In Gamera 2: Attack of Legion, he has to face an alien monster comprised of many tiny ones, hence its biblical name. Gamera even undergoes an Alan Moore-style reconstruction into something even more epic by the end of the movie. In Gamera 3: Revenge of Iris, deep sea explorers discover a graveyard of dead Gameras at the bottom of the ocean, suggesting they were early failed prototypes the scientists of Atlantis created before they perfected him. As Gamera flies around the world battling monsters that are now popping up all over the place, a traumatized teenage girl who blames him for her parents' deaths bonds with a parasitic creature that grows into a monster designed to kill Gamera, egged on by cultists who believe he's an evil spirit.


In 1999, Gamera 3: Revenge of Iris was pretty much as far as anyone could push the boundaries of the Dai Kaiju genre. It emphasised the giant monster genre's links to religion and folklore with even more ambitious production values and setpieces. The middle of the movie features the first truly frightening scene of what happens to a late-20th Century city centre from the street-level view when giant monsters attack, using natural effects and early CGI to show the terror and destruction on a relatable scale that the 90s Godzilla movies never really managed before or since. That sense of scale and emotion is what the new Godzilla is going to have to convey in order to work. The third movie in this trilogy is the culmination and payoff to what the first one set up. Even Metal Gear Solid creator Hideo Kojima tweeted last week how watching the trilogy was an increasingly epic and emotional experience.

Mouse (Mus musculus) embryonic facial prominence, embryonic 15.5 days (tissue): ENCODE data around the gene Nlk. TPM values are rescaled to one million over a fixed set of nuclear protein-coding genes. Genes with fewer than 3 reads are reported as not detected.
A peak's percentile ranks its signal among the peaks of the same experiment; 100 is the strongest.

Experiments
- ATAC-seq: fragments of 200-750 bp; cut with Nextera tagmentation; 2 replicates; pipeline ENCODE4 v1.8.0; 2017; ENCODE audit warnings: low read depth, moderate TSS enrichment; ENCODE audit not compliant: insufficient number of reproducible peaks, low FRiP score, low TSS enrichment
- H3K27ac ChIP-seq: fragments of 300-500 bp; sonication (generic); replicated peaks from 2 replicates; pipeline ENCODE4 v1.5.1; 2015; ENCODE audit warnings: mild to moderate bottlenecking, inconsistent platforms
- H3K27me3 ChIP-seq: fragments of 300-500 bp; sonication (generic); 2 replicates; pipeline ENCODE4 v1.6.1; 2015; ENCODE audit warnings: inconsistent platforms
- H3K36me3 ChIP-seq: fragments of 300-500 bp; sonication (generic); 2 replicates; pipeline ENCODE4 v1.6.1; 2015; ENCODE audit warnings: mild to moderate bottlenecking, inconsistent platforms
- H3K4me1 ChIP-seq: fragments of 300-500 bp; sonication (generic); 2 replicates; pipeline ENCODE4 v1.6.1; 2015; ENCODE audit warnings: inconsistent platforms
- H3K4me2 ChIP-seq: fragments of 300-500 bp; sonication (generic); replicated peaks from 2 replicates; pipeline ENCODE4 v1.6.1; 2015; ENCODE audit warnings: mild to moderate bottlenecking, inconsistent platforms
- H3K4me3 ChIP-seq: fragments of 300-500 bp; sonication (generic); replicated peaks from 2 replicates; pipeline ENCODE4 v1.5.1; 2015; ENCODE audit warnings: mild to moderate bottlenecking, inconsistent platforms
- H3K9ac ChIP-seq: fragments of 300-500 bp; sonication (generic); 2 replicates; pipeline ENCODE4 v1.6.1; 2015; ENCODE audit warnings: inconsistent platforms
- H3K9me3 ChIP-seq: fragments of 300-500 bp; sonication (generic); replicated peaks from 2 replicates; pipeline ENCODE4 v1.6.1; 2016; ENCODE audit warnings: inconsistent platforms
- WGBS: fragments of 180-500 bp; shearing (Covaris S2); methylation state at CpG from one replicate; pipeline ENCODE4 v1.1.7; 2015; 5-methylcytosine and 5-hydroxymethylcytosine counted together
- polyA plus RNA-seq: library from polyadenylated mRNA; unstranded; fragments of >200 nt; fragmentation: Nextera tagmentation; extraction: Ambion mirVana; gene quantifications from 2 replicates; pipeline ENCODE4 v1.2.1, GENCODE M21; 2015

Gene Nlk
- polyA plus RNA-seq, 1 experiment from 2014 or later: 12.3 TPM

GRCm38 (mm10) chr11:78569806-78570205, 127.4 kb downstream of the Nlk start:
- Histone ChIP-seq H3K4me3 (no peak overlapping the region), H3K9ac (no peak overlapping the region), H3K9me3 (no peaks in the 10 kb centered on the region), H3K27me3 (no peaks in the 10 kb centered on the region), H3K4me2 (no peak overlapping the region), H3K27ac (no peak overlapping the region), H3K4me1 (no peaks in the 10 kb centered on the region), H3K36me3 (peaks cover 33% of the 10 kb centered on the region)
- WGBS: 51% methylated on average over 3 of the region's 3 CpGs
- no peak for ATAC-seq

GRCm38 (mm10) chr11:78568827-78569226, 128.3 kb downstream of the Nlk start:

Kaneko proceeded to direct an actual Godzilla movie in 2001, Godzilla, Mothra, King Ghidorah: Giant Monsters All-Out Attack, bringing the same revisionist, epic take to Godzilla. This one is also considered one of the best Godzilla movies after the 1954 original, darker and more serious in tone from the campy, comedic Godzilla: Final Wars years later.

So while you're waiting for the new Godzilla to open, you could have a lot of fun checking out the Heisei Trilogy, since the Blu-Ray boxset is selling for less than $10 right now on Amazon, and Godzilla, Mothra, King Ghidorah: Giant Monsters All-Out Attack. Yes, it's giant monsters played by men in suits, but it's also a look into the Japanese zeitgeist of their time periods.

My turtles don't fly at lookitmoves@gmail.com

Follow the official LOOK! IT MOVES! twitter feed at http://twitter.com/lookitmoves for thoughts and snark on media and pop culture, stuff for future columns and stuff I may never spend a whole column writing about. 

Look! It Moves! © Adisakdi Tantimedh

About Hannah Means Shannon

Editor-in-Chief at Bleeding Cool. Independent comics scholar and former English Professor. Writing books on magic in the works of Alan Moore and the early works of Neil Gaiman.